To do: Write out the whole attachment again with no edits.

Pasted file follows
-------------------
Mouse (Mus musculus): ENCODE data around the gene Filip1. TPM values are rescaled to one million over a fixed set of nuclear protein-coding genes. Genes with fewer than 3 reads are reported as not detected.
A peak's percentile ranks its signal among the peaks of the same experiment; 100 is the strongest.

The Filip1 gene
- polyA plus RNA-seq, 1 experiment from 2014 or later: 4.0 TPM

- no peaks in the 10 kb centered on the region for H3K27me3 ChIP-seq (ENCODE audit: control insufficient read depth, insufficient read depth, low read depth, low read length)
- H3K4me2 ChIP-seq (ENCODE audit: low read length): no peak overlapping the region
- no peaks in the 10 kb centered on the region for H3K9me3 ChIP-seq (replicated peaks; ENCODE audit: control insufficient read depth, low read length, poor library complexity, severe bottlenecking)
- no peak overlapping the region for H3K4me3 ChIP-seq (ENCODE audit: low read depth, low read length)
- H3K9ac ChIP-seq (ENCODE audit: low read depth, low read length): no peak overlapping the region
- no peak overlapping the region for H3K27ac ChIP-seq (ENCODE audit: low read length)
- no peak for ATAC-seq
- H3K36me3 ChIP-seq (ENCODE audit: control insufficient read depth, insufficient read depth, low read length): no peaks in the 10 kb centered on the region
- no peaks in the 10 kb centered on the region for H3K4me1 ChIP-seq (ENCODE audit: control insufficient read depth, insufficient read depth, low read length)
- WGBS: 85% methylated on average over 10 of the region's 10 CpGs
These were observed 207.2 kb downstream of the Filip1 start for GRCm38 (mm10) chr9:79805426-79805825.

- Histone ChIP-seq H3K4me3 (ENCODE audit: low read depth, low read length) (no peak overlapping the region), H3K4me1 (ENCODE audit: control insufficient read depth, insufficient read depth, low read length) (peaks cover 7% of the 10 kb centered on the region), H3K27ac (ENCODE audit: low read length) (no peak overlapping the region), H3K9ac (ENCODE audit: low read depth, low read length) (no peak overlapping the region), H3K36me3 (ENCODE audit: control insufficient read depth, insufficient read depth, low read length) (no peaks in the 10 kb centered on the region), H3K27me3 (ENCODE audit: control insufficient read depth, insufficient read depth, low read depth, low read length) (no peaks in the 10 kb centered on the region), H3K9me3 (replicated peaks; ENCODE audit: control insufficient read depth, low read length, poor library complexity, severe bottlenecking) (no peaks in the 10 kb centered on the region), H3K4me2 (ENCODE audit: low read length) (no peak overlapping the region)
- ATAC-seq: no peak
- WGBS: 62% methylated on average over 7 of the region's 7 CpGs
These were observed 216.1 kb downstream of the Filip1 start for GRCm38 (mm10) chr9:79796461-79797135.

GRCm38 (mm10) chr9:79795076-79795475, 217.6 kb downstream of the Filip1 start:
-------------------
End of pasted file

Mouse (Mus musculus): ENCODE data around the gene Filip1. TPM values are rescaled to one million over a fixed set of nuclear protein-coding genes. Genes with fewer than 3 reads are reported as not detected.
A peak's percentile ranks its signal among the peaks of the same experiment; 100 is the strongest.

The Filip1 gene
- polyA plus RNA-seq, 1 experiment from 2014 or later: 4.0 TPM

- no peaks in the 10 kb centered on the region for H3K27me3 ChIP-seq (ENCODE audit: control insufficient read depth, insufficient read depth, low read depth, low read length)
- H3K4me2 ChIP-seq (ENCODE audit: low read length): no peak overlapping the region
- no peaks in the 10 kb centered on the region for H3K9me3 ChIP-seq (replicated peaks; ENCODE audit: control insufficient read depth, low read length, poor library complexity, severe bottlenecking)
- no peak overlapping the region for H3K4me3 ChIP-seq (ENCODE audit: low read depth, low read length)
- H3K9ac ChIP-seq (ENCODE audit: low read depth, low read length): no peak overlapping the region
- no peak overlapping the region for H3K27ac ChIP-seq (ENCODE audit: low read length)
- no peak for ATAC-seq
- H3K36me3 ChIP-seq (ENCODE audit: control insufficient read depth, insufficient read depth, low read length): no peaks in the 10 kb centered on the region
- no peaks in the 10 kb centered on the region for H3K4me1 ChIP-seq (ENCODE audit: control insufficient read depth, insufficient read depth, low read length)
- WGBS: 85% methylated on average over 10 of the region's 10 CpGs
These were observed 207.2 kb downstream of the Filip1 start for GRCm38 (mm10) chr9:79805426-79805825.

- Histone ChIP-seq H3K4me3 (ENCODE audit: low read depth, low read length) (no peak overlapping the region), H3K4me1 (ENCODE audit: control insufficient read depth, insufficient read depth, low read length) (peaks cover 7% of the 10 kb centered on the region), H3K27ac (ENCODE audit: low read length) (no peak overlapping the region), H3K9ac (ENCODE audit: low read depth, low read length) (no peak overlapping the region), H3K36me3 (ENCODE audit: control insufficient read depth, insufficient read depth, low read length) (no peaks in the 10 kb centered on the region), H3K27me3 (ENCODE audit: control insufficient read depth, insufficient read depth, low read depth, low read length) (no peaks in the 10 kb centered on the region), H3K9me3 (replicated peaks; ENCODE audit: control insufficient read depth, low read length, poor library complexity, severe bottlenecking) (no peaks in the 10 kb centered on the region), H3K4me2 (ENCODE audit: low read length) (no peak overlapping the region)
- ATAC-seq: no peak
- WGBS: 62% methylated on average over 7 of the region's 7 CpGs
These were observed 216.1 kb downstream of the Filip1 start for GRCm38 (mm10) chr9:79796461-79797135.

GRCm38 (mm10) chr9:79795076-79795475, 217.6 kb downstream of the Filip1 start: